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Martin Robinson

Features and Reviews Editor

Martin is Eurogamer's features and reviews editor. He has a Gradius 2 arcade board and likes to play racing games with special boots and gloves on.

Featured articles

FeatureWe've played the PlayStation Classic, and it's underwhelming

Mediocre emulation and an anaemic list of games - though there's still some magic there.

I first heard of it through a playground rumour; whisperings there was a machine that could run Ridge Racer, the game that had been wowing us all over the summer holidays at whatever low-rent seaside resort our families had dragged us to. And what's more, someone knew a friend of a friend who had one - who'd imported one from Japan and had Namco's polygon-rich racer playable in their own living room.

Having seen through the 60 hours or so of Red Dead Redemption 2's story, I'm now a dozen more into the meat of it all; the idling around a lush open world, picking up threads of stories here and there, tracking the trails of legendary animals in the wilds or following the rumours of supernatural goings on and seeing whatever dark forest they might lead to. It's the part of any Rockstar game I love the most, made all the more enjoyable when everyone's wading through those uncharted areas together, where whispers of strange NPCs or derelict households are shared online like tales around a campfire. It's where the freedom, brilliance and detail of these open world marvels really comes into focus.

Typical, isn't it? You wait an age for some sugar-soaked drum-based rhythm action games to come to the Switch, and then two land on the very same day. Well, actually I couldn't really wait - I've had Bandai Namco's Taiko no Tatsujin: Drum n' Fun on import since it came out in Japan a few months back, complete with the drum kit that brings this arcade classic alive, while I've spent the past week with Gal Metal, the extreeeeeme rhythm action title that's been ushered into existence by Tak Fuji, star of E3 2010.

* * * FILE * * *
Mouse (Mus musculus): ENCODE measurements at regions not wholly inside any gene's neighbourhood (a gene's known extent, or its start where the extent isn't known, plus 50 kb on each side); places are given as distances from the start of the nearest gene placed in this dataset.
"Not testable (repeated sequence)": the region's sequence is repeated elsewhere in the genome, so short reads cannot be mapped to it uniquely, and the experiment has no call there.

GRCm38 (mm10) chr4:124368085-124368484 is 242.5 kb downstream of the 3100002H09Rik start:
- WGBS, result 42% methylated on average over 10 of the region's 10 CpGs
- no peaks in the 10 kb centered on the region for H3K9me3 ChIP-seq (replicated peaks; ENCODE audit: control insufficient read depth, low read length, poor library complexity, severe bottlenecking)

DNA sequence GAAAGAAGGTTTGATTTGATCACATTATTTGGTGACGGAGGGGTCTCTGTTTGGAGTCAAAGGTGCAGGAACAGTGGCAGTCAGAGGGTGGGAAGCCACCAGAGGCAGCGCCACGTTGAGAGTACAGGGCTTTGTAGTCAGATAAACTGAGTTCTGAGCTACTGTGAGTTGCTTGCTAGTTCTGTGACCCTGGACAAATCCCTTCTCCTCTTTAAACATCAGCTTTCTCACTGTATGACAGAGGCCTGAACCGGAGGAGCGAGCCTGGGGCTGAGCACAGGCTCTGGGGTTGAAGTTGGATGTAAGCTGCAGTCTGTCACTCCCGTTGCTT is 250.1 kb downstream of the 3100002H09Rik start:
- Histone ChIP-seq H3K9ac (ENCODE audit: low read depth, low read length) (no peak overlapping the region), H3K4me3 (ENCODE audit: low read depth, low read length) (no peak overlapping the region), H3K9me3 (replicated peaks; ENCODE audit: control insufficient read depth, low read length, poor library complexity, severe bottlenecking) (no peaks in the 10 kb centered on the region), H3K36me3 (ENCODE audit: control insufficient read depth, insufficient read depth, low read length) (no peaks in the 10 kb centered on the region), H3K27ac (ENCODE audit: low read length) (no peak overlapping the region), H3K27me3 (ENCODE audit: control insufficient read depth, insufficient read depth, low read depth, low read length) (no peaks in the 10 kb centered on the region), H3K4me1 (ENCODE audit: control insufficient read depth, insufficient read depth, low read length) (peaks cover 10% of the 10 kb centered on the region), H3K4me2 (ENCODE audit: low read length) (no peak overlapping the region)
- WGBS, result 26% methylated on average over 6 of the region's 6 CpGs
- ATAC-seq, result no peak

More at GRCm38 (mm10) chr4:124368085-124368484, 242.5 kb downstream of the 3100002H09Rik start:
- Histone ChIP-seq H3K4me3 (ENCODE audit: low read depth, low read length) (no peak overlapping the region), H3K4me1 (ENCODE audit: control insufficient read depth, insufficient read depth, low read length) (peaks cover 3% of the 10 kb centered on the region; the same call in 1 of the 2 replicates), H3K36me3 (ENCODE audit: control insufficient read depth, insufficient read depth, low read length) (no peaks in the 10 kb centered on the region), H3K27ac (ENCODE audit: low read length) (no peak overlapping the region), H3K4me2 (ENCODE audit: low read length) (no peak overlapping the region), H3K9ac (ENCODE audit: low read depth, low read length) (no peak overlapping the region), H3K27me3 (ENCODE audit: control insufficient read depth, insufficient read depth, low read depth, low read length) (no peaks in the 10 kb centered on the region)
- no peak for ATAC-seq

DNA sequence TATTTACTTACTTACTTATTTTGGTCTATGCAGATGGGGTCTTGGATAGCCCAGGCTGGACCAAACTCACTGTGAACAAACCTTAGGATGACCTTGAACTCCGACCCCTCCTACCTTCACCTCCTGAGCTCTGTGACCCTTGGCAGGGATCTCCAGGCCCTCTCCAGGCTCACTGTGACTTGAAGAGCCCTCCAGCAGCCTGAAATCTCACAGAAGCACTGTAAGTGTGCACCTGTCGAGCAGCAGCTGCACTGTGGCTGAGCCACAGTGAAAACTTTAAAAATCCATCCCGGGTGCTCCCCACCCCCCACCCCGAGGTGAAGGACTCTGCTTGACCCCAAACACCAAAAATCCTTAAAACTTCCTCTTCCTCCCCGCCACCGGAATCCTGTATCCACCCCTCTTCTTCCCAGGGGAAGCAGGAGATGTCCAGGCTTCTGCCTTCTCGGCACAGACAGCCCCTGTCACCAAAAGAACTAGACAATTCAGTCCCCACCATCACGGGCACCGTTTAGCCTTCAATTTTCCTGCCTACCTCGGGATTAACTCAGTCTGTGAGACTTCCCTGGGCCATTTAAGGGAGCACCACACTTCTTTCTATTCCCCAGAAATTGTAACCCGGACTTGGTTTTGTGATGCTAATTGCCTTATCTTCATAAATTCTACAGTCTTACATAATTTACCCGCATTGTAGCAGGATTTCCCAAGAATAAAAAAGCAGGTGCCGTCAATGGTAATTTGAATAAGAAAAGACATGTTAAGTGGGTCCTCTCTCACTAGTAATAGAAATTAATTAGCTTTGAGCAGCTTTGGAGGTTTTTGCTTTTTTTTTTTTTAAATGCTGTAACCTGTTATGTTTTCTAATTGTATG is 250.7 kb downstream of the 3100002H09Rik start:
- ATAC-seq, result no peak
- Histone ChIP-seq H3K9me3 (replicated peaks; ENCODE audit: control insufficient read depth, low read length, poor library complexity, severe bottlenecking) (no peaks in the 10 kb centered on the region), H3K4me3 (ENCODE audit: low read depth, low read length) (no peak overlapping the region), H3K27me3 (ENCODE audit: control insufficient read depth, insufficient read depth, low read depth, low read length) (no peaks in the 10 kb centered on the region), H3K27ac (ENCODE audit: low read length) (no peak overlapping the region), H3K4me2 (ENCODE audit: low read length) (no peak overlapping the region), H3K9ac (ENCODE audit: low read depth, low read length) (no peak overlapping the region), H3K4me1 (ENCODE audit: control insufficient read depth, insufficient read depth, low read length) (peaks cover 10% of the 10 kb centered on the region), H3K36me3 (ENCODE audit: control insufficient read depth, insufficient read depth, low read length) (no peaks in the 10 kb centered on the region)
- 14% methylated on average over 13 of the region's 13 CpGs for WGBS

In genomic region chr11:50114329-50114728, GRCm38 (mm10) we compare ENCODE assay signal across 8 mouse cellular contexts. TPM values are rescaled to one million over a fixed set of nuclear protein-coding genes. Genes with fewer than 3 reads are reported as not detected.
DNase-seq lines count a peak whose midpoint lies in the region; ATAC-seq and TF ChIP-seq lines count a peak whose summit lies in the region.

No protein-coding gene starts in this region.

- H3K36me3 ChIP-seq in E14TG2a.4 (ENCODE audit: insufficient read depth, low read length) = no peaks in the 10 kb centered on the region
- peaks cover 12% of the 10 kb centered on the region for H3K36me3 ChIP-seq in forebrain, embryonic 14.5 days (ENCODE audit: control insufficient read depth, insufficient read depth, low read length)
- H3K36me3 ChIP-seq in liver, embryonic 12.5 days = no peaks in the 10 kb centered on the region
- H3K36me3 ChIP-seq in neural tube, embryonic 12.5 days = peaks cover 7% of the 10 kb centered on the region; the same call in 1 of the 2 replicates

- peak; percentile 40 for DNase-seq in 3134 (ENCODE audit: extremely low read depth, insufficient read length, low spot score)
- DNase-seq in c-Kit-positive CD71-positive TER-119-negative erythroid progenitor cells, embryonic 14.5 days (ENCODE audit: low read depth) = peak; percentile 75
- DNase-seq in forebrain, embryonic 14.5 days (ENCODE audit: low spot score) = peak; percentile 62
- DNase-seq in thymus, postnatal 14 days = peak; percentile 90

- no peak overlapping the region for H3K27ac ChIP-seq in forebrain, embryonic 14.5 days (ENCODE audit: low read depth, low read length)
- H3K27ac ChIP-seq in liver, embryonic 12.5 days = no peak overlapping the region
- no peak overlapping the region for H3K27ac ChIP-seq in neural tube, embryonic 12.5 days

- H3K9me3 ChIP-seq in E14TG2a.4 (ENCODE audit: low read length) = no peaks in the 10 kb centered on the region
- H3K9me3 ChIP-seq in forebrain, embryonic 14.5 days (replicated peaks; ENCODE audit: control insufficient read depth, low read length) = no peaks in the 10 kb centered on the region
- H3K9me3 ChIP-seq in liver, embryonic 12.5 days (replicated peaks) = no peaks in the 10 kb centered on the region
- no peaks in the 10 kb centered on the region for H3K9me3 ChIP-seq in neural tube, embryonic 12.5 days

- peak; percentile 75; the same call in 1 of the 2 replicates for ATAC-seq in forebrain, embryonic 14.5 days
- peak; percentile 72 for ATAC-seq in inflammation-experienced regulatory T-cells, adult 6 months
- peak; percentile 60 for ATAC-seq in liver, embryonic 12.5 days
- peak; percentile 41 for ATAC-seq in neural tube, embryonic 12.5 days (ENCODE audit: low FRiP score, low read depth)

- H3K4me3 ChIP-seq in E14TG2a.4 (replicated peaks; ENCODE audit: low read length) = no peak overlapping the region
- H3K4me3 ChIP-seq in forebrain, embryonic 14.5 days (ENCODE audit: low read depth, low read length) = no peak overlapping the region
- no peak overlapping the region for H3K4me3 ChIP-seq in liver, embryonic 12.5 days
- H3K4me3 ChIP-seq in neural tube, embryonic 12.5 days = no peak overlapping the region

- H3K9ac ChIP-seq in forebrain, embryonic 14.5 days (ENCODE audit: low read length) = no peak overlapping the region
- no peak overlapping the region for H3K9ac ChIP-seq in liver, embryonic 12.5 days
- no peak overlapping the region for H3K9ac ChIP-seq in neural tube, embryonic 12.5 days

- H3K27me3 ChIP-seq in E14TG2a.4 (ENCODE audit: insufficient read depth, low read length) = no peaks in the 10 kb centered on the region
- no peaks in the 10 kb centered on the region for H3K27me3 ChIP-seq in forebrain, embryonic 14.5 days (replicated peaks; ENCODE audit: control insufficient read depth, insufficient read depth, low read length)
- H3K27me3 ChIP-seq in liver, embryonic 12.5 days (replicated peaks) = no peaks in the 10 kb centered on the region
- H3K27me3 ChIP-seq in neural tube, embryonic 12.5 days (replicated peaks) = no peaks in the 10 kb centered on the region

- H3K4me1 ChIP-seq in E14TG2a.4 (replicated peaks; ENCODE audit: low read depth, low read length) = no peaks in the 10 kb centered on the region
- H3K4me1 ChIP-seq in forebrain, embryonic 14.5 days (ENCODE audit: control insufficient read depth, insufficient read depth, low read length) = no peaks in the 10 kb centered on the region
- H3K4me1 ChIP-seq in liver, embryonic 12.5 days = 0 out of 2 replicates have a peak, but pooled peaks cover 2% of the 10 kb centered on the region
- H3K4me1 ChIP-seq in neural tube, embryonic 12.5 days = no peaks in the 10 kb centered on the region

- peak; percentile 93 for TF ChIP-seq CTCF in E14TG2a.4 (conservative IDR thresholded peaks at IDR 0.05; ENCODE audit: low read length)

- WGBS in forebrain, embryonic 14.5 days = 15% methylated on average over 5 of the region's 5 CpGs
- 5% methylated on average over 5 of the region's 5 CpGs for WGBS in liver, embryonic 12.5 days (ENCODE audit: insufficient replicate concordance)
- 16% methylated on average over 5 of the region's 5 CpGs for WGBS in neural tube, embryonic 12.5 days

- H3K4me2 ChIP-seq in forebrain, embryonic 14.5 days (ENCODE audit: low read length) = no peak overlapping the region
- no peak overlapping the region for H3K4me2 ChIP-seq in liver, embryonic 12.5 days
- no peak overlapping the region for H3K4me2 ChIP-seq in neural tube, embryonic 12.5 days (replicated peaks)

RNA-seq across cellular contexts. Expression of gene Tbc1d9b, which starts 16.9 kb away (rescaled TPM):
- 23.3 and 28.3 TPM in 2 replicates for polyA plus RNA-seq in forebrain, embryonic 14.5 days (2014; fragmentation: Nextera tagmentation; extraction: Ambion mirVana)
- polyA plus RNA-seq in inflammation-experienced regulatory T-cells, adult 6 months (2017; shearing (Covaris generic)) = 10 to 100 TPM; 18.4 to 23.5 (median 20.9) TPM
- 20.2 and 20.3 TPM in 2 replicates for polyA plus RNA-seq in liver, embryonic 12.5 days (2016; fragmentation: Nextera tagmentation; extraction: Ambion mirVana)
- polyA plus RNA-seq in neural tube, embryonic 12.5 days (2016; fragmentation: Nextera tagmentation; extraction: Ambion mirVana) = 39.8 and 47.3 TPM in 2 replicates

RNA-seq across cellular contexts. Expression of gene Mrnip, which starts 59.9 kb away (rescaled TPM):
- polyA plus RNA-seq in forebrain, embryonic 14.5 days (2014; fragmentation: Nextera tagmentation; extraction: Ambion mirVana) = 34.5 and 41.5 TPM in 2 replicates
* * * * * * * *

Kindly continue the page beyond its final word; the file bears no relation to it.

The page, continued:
It's one of those cute ironies that Rockstar Games, most famous for the virtual cityscapes of the Grand Theft Auto series, would create what many consider its masterpiece when working with the dust and dirt of the wilds. When it launched in 2010, the open-world western Red Dead Redemption was as refreshing as a chill blast of mountain air: a bucolic, melancholy counterpoint to the madcap urban caricature of GTA. And so it's fitting that the sequel, Red Dead Redemption 2, makes its greatest strides in its world.

Seven years after it first came out, what is there left to say about Dark Souls? You know that it's harsh but fair; that it's enigmatic yet enriched by the deepest lore; that its combat is weighty and well-balanced, and that it's the most fastidiously dissected, widely praised video game of this generation or the last.

Every year, some of the best drivers in the world - champions from F1, the WEC, NASCAR and the WRC amongst other disciplines - get together to work towards the answer of that perennial motorsport fan's pint-fuelled topic: what if you could put every driver in identical machinery? What if you could strip away the technical side of the sport and find out, once and for all, who's the fastest driver of them all?

There's a dividing line in Resident Evil's history, a fracture that tears the series almost neatly into two. On the one side there's the creeping dread of the original trilogy; slow, sometimes cumbersome but rarely anything short of terrifying. And then there are the later games, where the camp is amped up alongside the action until it's something of a chaotic din. They're both enjoyable, in their own ways, even if the older games have a certain class that sets them apart.

Feature20 years of Level-5

From Layton to Ni No Kuni, a tour of one of Japan's greats with Akihiro Hino.

Back in 2000, the then 32-year-old Akihiro Hino sat down to play Dragon Quest 7 - the latest instalment in a series he, and indeed much of Japan, held dear. It was Dragon Quest that inspired Hino to go into the video games industry, after all. When playing the third entry over a decade earlier, he was smitten, fascinated with how so much was done with so little; how the animation and artwork, so simple in its execution, conspired to make something so touching and moving. It was like, Hino said, being hit over the head.